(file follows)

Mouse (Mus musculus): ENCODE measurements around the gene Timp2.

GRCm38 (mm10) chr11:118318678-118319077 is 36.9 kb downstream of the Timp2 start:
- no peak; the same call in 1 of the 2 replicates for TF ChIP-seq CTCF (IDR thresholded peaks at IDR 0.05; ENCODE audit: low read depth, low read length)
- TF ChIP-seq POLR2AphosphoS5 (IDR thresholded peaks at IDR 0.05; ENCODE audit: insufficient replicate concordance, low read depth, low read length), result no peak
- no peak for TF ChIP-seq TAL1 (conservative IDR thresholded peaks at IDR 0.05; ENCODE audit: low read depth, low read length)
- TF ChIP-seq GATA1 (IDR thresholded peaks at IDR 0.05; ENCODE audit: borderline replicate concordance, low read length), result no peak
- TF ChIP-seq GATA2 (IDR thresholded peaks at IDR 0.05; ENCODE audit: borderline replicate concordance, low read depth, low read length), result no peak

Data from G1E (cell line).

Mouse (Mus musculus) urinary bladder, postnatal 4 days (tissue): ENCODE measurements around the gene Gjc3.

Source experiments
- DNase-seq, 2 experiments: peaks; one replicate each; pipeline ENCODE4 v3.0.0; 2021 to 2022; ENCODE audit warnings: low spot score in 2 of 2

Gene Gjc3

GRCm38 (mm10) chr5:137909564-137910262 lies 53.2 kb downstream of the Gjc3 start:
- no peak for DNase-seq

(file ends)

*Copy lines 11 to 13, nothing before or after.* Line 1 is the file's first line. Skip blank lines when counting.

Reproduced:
- DNase-seq, 2 experiments: peaks; one replicate each; pipeline ENCODE4 v3.0.0; 2021 to 2022; ENCODE audit warnings: low spot score in 2 of 2

Gene Gjc3

GRCm38 (mm10) chr5:137909564-137910262 lies 53.2 kb downstream of the Gjc3 start: